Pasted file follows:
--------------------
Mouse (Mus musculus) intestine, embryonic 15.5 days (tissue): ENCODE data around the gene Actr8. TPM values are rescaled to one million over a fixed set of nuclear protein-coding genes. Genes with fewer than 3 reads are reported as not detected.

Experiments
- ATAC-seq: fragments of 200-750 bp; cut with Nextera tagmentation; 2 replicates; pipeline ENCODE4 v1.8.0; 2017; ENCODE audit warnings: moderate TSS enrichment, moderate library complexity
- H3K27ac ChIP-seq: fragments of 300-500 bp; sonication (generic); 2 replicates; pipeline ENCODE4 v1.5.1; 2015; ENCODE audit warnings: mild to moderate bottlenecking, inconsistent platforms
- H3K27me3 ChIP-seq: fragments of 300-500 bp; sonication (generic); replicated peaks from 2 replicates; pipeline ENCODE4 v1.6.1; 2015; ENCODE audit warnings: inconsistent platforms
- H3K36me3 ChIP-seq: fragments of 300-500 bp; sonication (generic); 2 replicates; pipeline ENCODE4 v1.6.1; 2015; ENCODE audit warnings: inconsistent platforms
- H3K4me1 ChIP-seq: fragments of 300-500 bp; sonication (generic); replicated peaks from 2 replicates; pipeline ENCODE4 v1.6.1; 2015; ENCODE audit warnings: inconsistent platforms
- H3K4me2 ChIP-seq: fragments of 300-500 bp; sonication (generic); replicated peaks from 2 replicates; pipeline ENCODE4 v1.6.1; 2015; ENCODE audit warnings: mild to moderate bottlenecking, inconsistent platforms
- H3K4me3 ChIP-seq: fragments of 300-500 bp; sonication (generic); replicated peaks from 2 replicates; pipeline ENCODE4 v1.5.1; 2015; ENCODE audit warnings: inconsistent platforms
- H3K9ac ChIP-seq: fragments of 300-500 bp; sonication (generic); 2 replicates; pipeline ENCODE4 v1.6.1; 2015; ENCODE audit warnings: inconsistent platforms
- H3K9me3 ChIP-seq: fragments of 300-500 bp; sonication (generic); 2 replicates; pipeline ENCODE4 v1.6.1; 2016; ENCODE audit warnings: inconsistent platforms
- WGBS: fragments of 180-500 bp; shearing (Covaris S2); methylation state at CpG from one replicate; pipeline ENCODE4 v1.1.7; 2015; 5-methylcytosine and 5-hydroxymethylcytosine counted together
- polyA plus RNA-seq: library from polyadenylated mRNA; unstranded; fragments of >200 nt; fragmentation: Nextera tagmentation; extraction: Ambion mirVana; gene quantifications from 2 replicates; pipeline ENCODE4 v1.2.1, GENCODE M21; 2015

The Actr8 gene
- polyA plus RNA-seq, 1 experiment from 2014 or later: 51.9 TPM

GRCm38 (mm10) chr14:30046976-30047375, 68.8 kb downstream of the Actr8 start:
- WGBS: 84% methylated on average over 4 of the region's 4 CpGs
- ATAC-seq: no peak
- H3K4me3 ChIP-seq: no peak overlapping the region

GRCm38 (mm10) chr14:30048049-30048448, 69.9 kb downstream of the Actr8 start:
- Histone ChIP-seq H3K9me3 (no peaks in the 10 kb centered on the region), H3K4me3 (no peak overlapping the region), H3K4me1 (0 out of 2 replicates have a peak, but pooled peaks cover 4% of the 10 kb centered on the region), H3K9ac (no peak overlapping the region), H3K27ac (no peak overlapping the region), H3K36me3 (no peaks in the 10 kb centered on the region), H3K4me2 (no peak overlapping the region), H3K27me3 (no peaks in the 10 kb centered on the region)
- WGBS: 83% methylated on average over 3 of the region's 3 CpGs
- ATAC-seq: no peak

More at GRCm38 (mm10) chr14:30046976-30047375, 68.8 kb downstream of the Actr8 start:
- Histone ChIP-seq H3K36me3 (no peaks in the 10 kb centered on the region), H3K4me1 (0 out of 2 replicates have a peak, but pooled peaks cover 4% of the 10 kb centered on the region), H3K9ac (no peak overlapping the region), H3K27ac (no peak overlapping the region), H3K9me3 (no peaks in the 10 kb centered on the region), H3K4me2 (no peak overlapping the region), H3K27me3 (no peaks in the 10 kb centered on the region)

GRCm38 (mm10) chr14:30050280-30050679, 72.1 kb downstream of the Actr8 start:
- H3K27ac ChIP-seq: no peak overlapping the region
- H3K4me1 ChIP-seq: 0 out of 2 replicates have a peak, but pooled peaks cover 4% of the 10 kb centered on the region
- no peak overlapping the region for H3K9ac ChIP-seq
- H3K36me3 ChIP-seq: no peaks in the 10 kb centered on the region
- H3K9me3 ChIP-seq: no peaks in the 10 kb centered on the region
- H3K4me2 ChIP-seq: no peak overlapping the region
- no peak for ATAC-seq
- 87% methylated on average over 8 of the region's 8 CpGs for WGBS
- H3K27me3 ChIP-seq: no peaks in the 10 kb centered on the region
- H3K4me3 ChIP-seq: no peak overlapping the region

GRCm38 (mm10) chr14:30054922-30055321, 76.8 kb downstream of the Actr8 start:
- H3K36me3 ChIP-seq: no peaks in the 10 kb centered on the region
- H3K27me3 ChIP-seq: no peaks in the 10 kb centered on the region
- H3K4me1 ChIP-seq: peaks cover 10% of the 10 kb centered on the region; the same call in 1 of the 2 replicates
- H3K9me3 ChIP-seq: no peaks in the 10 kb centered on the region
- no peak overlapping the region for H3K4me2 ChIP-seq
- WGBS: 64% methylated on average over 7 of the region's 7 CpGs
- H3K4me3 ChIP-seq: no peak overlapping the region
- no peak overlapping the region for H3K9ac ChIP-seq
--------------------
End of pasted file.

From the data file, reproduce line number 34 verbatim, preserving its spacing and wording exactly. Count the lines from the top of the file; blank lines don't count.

- 87% methylated on average over 8 of the region's 8 CpGs for WGBS